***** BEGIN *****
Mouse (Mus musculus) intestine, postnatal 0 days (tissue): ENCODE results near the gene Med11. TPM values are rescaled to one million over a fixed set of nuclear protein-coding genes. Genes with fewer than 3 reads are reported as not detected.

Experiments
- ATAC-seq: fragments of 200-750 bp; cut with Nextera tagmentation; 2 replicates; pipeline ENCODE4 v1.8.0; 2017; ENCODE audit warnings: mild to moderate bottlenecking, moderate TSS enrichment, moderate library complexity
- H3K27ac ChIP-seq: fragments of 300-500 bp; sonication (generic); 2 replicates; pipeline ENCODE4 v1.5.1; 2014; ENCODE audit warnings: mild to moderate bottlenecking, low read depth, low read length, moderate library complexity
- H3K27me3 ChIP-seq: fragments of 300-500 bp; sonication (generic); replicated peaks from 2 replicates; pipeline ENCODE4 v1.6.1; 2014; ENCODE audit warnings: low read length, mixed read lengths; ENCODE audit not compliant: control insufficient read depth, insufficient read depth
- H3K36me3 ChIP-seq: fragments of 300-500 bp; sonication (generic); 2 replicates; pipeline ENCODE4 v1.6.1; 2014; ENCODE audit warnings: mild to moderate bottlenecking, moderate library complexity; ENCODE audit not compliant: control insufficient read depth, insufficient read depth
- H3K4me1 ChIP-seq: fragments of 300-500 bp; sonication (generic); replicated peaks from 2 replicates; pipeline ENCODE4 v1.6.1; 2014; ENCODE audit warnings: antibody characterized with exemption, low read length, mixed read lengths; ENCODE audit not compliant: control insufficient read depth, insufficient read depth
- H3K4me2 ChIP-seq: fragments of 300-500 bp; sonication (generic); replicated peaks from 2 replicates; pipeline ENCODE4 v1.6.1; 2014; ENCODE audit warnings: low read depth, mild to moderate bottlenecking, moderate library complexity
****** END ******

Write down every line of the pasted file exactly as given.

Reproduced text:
Mouse (Mus musculus) intestine, postnatal 0 days (tissue): ENCODE results near the gene Med11. TPM values are rescaled to one million over a fixed set of nuclear protein-coding genes. Genes with fewer than 3 reads are reported as not detected.

Experiments
- ATAC-seq: fragments of 200-750 bp; cut with Nextera tagmentation; 2 replicates; pipeline ENCODE4 v1.8.0; 2017; ENCODE audit warnings: mild to moderate bottlenecking, moderate TSS enrichment, moderate library complexity
- H3K27ac ChIP-seq: fragments of 300-500 bp; sonication (generic); 2 replicates; pipeline ENCODE4 v1.5.1; 2014; ENCODE audit warnings: mild to moderate bottlenecking, low read depth, low read length, moderate library complexity
- H3K27me3 ChIP-seq: fragments of 300-500 bp; sonication (generic); replicated peaks from 2 replicates; pipeline ENCODE4 v1.6.1; 2014; ENCODE audit warnings: low read length, mixed read lengths; ENCODE audit not compliant: control insufficient read depth, insufficient read depth
- H3K36me3 ChIP-seq: fragments of 300-500 bp; sonication (generic); 2 replicates; pipeline ENCODE4 v1.6.1; 2014; ENCODE audit warnings: mild to moderate bottlenecking, moderate library complexity; ENCODE audit not compliant: control insufficient read depth, insufficient read depth
- H3K4me1 ChIP-seq: fragments of 300-500 bp; sonication (generic); replicated peaks from 2 replicates; pipeline ENCODE4 v1.6.1; 2014; ENCODE audit warnings: antibody characterized with exemption, low read length, mixed read lengths; ENCODE audit not compliant: control insufficient read depth, insufficient read depth
- H3K4me2 ChIP-seq: fragments of 300-500 bp; sonication (generic); replicated peaks from 2 replicates; pipeline ENCODE4 v1.6.1; 2014; ENCODE audit warnings: low read depth, mild to moderate bottlenecking, moderate library complexity